I’m starting to make more sense out of what Jesus said was true, good and beautiful, even though when I look around it feels a bit upside down. I guess that’s what it means to be a citizen of God’s “holy nation” while living in the midst of another.

The good news is that all are still welcome.

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Tell the truth, live the truth

The darkness may be around us but it doesn’t have to be in us.

Beloved, resist.

Reach for love.

Reach for joy.

Don’t deny the darkness, but don’t be overwhelmed by it.

Tell the truth, shame the devil.

Live the truth, silence the deniers.

Follow Jesus.

Selah.

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Terrible Damage

“If you are here unfaithfully with us / you’re causing terrible damage.”
~ Rumi the poet, 800 years ago in “Forget Your Life.”

Who you invite into your inner circle matters. You can love and welcome all your neighbors without submitting yourself to harm and abusive relationship. As a pastor I’ve had to learn (and still am learning) this the hard way. Some will choose to remain in the drama triangle—victim/martyr/persecutor cycle. Some will see you as a means to the end of their needs. You don’t have to stay close to that. You can remain hospitable and compassionate. You can demonstrate a forgiving-love. But you do not have to keep close company with those who cause terrible damage.

So, in the words of a quote I read the other day, “If standing up for yourself burns a bridge, I have matches. We ride at dawn.”

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Stupid Ideas

While reading Ephesians this weekend this jumped out to me:

“Nobody should deceive you with stupid ideas. God’s anger comes down on those who are disobedient because of this kind of thing. So you shouldn’t have anything to do with them. You were once darkness, but now you are light in the Lord, so live your life as children of light. Light produces fruit that consists of every sort of goodness, justice, and truth. Therefore, test everything to see what’s pleasing to the Lord, and don’t participate in the unfruitful actions of darkness. Instead, you should reveal the truth about them.” ~ Ephesians 5:6-11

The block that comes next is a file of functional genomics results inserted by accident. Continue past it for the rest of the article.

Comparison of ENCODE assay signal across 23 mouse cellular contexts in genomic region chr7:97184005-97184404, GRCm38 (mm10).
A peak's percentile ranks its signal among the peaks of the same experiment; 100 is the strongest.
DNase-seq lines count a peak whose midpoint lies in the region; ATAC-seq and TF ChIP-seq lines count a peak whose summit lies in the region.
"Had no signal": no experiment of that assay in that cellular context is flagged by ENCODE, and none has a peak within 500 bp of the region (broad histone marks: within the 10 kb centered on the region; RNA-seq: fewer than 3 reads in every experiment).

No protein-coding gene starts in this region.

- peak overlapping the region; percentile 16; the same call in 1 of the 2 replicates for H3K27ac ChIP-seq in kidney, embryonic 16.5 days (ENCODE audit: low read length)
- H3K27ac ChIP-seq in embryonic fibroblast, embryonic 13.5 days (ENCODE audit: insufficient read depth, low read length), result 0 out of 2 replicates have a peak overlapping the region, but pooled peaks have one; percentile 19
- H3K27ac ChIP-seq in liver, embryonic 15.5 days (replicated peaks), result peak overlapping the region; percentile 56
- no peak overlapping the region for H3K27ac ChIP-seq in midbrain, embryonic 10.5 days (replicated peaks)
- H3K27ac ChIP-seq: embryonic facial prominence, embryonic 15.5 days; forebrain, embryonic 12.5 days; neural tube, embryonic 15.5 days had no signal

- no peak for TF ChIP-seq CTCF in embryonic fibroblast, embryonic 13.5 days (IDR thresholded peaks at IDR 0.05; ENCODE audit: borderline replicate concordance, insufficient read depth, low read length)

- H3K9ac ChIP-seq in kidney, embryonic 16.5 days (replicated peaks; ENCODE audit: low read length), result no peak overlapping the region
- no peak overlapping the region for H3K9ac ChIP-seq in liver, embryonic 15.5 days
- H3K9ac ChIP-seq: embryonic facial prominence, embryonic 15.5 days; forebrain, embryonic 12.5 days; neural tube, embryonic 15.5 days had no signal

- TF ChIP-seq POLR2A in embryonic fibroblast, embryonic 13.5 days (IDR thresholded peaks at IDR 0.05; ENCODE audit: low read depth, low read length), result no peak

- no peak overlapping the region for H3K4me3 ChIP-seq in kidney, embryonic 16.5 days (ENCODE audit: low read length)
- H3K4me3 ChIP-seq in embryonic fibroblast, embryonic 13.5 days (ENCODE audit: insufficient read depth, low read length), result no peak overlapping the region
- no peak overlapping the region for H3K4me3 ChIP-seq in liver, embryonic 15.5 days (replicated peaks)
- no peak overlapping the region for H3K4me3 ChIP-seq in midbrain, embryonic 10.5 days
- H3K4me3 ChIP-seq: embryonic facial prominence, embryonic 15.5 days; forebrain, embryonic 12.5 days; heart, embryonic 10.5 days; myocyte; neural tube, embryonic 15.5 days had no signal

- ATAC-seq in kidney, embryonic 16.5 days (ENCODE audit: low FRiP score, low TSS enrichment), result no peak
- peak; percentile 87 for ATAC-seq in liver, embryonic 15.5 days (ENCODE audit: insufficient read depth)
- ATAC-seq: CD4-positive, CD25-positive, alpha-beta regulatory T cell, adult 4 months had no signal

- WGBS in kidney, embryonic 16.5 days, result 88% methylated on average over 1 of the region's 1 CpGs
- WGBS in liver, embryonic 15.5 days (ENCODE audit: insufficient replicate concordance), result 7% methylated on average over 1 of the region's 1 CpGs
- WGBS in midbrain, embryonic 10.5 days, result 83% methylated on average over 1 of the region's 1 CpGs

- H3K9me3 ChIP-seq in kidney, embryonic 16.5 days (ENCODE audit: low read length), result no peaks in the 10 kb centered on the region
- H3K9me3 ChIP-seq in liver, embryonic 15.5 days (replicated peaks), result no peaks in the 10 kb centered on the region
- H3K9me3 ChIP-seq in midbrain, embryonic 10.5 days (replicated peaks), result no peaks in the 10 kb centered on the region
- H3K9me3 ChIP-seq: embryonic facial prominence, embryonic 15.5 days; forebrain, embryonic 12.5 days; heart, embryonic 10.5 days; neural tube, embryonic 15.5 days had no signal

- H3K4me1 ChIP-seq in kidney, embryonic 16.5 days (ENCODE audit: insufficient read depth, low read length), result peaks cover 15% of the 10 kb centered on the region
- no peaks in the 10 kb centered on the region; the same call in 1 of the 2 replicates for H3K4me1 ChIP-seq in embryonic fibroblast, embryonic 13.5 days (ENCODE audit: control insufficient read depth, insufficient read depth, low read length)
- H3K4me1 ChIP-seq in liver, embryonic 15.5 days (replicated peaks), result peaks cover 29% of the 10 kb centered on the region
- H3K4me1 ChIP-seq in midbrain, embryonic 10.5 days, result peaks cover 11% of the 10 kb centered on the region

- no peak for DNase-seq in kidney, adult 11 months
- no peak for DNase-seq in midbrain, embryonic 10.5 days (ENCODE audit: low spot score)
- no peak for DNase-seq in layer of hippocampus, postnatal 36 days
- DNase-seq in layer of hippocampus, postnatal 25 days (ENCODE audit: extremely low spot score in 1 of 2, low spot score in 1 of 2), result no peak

There are stupid ideas out there, always inviting us to believe them as true. Paul says we shouldn’t have anything to do with them. At one time we were darkness, contributing to them while believing them, but now we are light. And light produces fruit that consists of every sort of, and say this with me, goodness, justice, and truth.

Then Paul tells us to “test everything to see what is pleasing to the Lord.” So here is what I am thinking.

If it doesn’t promote goodness, it is a stupid idea. If it doesn’t promote justice, it is a stupid idea. If it doesn’t promote truth, it is a stupid idea.

Then he tells us to not even participate in these stupid ideas because they are unfruitful. Instead, we should call it out and reveal what is true about them: that anything that doesn’t promote goodness, justice and truth harms all of us.

Jesus shows us what is good. Jesus shows us what is just. Jesus shows us what is true.

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Us

Certainty deceives us.
Cynicism discontents us.
Chaos disables us.
Self-sufficiency disbands us.
Fear destroys us.

Faith calls us.
Hope centers us.
Peace calms us.
Grace cures us.
Love compels us.

No matter what, there is only us.